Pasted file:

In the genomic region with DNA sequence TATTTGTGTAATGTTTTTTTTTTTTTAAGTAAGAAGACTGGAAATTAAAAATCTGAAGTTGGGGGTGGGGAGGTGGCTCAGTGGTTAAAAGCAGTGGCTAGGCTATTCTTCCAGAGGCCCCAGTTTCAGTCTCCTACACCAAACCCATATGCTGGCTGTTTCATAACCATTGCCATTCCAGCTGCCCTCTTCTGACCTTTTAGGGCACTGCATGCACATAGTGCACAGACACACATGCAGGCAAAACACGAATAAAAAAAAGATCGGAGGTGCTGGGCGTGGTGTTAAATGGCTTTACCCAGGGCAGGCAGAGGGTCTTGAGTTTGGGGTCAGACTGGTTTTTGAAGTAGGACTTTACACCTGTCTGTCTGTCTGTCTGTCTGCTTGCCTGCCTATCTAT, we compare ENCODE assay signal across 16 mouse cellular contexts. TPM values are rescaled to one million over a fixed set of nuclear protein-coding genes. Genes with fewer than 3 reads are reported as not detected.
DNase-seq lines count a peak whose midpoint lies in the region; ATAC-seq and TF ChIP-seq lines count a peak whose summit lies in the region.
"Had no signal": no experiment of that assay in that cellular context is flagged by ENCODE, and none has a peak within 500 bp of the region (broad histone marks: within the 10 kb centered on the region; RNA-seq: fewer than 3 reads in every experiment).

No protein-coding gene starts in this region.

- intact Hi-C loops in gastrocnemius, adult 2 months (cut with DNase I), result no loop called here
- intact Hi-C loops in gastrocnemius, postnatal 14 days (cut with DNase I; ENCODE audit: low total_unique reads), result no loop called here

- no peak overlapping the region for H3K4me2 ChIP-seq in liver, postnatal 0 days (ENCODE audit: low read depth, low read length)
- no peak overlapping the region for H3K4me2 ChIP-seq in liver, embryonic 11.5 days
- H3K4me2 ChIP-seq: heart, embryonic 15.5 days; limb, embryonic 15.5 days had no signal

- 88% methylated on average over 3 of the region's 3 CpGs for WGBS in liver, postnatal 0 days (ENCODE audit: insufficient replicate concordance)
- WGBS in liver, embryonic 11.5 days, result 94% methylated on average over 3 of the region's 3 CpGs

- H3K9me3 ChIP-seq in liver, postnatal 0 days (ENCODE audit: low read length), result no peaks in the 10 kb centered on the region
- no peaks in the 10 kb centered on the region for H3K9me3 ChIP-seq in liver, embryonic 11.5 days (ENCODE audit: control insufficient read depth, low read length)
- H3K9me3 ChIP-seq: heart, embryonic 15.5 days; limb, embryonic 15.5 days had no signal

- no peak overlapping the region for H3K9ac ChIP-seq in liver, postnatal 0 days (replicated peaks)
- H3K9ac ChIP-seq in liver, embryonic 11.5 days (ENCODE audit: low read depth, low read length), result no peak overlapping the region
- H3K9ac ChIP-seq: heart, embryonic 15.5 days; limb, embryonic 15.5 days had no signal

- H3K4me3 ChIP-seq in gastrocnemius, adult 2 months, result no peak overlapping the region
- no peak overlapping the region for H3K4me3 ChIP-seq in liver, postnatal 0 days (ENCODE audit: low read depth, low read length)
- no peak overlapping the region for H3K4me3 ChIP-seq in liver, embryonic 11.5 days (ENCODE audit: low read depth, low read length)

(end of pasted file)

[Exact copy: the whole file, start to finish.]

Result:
In the genomic region with DNA sequence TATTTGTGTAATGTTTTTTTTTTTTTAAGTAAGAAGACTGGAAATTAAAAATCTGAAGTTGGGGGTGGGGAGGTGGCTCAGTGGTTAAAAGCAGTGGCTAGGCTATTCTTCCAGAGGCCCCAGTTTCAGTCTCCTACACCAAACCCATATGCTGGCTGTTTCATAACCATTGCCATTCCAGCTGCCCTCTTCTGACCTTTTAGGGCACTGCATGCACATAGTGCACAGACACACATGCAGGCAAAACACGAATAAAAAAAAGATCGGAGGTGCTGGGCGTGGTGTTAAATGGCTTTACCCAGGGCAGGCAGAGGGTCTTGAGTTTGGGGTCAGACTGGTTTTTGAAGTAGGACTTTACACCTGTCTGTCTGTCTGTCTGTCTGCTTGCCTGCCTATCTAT, we compare ENCODE assay signal across 16 mouse cellular contexts. TPM values are rescaled to one million over a fixed set of nuclear protein-coding genes. Genes with fewer than 3 reads are reported as not detected.
DNase-seq lines count a peak whose midpoint lies in the region; ATAC-seq and TF ChIP-seq lines count a peak whose summit lies in the region.
"Had no signal": no experiment of that assay in that cellular context is flagged by ENCODE, and none has a peak within 500 bp of the region (broad histone marks: within the 10 kb centered on the region; RNA-seq: fewer than 3 reads in every experiment).

No protein-coding gene starts in this region.

- intact Hi-C loops in gastrocnemius, adult 2 months (cut with DNase I), result no loop called here
- intact Hi-C loops in gastrocnemius, postnatal 14 days (cut with DNase I; ENCODE audit: low total_unique reads), result no loop called here

- no peak overlapping the region for H3K4me2 ChIP-seq in liver, postnatal 0 days (ENCODE audit: low read depth, low read length)
- no peak overlapping the region for H3K4me2 ChIP-seq in liver, embryonic 11.5 days
- H3K4me2 ChIP-seq: heart, embryonic 15.5 days; limb, embryonic 15.5 days had no signal

- 88% methylated on average over 3 of the region's 3 CpGs for WGBS in liver, postnatal 0 days (ENCODE audit: insufficient replicate concordance)
- WGBS in liver, embryonic 11.5 days, result 94% methylated on average over 3 of the region's 3 CpGs

- H3K9me3 ChIP-seq in liver, postnatal 0 days (ENCODE audit: low read length), result no peaks in the 10 kb centered on the region
- no peaks in the 10 kb centered on the region for H3K9me3 ChIP-seq in liver, embryonic 11.5 days (ENCODE audit: control insufficient read depth, low read length)
- H3K9me3 ChIP-seq: heart, embryonic 15.5 days; limb, embryonic 15.5 days had no signal

- no peak overlapping the region for H3K9ac ChIP-seq in liver, postnatal 0 days (replicated peaks)
- H3K9ac ChIP-seq in liver, embryonic 11.5 days (ENCODE audit: low read depth, low read length), result no peak overlapping the region
- H3K9ac ChIP-seq: heart, embryonic 15.5 days; limb, embryonic 15.5 days had no signal

- H3K4me3 ChIP-seq in gastrocnemius, adult 2 months, result no peak overlapping the region
- no peak overlapping the region for H3K4me3 ChIP-seq in liver, postnatal 0 days (ENCODE audit: low read depth, low read length)
- no peak overlapping the region for H3K4me3 ChIP-seq in liver, embryonic 11.5 days (ENCODE audit: low read depth, low read length)